The block 23 is used to adjust the format of the data P_{KM} and ΔP_{KM} to the capacity of the divider so as to obtain always the same maximum precision regardless of the value ΔP_{KM}. For this, it has two bitshifting circuits 31 and 32, made with ECL technology of a known type, for example, circuits with the reference 100158 made by FAIRCHILD. At the inputs of these circuits are respectively applied the phase error P_{KM} and the phase increment ΔP_{KM}. The amplitude of the shift is controlled by a shift data encoder 33 addressed by the phase increment ΔP_{KM}. The shift circuits 31 and 32 consist of combinatorial logic circuits comprising a set of gates controlled by instructions given by the encoder 33 enabling a leftward shift of any word of a determined number of bits. The shifting information is given by the position of the most significant bit of the word ΔP_{KM}. If the phase increment ΔP_{KM} comprises a maximum of M bits and if the amplitude of these variations covers a ratio of 2^{4}, namely 4 octaves, towards the lower values, the simultaneous shift of the data in ΔP_{KM} and P_{KM} will vary from 0 to 4 bits towards the left.
To eliminate dispersals in the propagation time and ensure the temporal coherence of the three items of information ΔP_{KM}, P_{KM} R_{KM}, a sampling by the computation clock signal H_{c} is done after each arithmetical operation on all these three items of information within each block 23 to 30.
At the output of the block 23, the items of information P_{KM} and ΔP_{KM} are respectively converted by the shifting circuits 31 and 32 into two items of information r_{0} and Y. The blocks 24 to 29 shown constitute the pipeline divider proper and work according to the above described algorithm. The block 24 constitutes the initial division block. The first arithmetical element consists of a subtractor circuit 37 which receives, at its "+" input, the term r_{0} shifted leftward by one bit, i.e. multiplied by 2 and marked 2r_{O} in the FIGS. 6A and 6B and it receives the term Y at the "" input. It must be noted, however, that the subtraction done at this level may be replaced by an addition, taking the complement to 1 of the subtracted term and adding 1 to the input of the carryover input of an adder. The sign output of the subtractor circuit 37 is the complement of the first bit of the quotient marked q_{1} and the mantissa is r_{1}. These two magnitudes are respectively taken into account inside the registers 38 and 39. Registers 40 and 41 are used to respectively memorize the item of information Y and the item of information R_{KM} coming from the registers 35 and 36.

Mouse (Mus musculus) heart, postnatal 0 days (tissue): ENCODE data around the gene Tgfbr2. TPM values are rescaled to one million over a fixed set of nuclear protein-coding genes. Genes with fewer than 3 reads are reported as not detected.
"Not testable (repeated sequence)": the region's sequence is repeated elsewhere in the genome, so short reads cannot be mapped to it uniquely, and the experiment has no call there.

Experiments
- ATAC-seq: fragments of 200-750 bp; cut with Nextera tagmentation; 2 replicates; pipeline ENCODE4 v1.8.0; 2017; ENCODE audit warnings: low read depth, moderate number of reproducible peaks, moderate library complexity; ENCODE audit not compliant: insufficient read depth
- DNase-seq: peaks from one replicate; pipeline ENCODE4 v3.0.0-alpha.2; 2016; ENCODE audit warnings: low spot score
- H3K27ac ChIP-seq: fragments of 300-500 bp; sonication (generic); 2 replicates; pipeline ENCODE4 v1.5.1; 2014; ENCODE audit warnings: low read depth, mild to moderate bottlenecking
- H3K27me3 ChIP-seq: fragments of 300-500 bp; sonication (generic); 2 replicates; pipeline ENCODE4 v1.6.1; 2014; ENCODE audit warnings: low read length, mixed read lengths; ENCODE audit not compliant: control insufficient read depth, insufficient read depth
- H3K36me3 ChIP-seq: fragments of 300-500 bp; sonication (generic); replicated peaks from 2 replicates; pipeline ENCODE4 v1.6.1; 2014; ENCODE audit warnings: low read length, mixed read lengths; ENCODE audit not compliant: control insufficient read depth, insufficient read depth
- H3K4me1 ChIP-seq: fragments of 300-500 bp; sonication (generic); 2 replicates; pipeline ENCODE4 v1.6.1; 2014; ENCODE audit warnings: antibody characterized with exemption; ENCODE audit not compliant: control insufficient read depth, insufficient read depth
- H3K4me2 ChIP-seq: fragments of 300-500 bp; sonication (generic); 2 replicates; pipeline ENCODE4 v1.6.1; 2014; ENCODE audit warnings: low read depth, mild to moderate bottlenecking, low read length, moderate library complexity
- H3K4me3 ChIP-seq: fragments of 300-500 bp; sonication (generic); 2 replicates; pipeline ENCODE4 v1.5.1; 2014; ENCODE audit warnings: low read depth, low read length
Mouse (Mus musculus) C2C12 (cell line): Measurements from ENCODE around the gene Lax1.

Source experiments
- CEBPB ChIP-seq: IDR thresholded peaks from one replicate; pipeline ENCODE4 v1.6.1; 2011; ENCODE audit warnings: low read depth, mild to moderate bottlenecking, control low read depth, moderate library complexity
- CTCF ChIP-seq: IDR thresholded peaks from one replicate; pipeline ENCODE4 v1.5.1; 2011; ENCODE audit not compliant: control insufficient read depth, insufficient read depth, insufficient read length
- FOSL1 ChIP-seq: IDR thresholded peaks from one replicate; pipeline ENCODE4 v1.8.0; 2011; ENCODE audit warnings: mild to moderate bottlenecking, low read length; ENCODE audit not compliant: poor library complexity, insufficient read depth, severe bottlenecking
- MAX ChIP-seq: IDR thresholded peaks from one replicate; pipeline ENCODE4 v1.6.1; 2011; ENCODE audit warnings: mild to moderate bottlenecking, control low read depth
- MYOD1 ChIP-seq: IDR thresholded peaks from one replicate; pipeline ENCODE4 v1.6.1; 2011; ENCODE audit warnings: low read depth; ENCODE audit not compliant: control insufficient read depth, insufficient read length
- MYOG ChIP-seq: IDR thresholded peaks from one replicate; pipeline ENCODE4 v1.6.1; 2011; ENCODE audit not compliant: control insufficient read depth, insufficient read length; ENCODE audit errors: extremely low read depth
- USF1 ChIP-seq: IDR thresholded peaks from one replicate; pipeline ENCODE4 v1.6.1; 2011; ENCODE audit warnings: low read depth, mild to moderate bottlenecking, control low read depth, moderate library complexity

The blocks 25 to 28 are intermediate division blocks used to obtain successively the bits of the quotients q_{2} to q_{5}, the size of the memorizing register each intermediate quotient increasing by one unit at each block so as to become adapted to the number of digits of the computed quotient. The addition or subtraction command of the arithmetic element of a block marked A/S in FIGS. 6A and 6B is given by the resulting output of the preceding computation since the piece of information Y is always positive. If the sign of a partial remainder r_{n} is positive then the corresponding bit q_{n} =0 and the operation is an addition. If not, if the sign r_{n} is negative, then q_{n} =1 and the operation is a subtraction. In FIGS. 6A and 6B, the blocks 25 and 26, 27 and 28 consist of identical elements, the elements 42 to 46 being respectively equivalent to the elements 47 to 51 of the block 28, these elements themselves being respectively equivalent to the elements 37 to 41 of the block 24.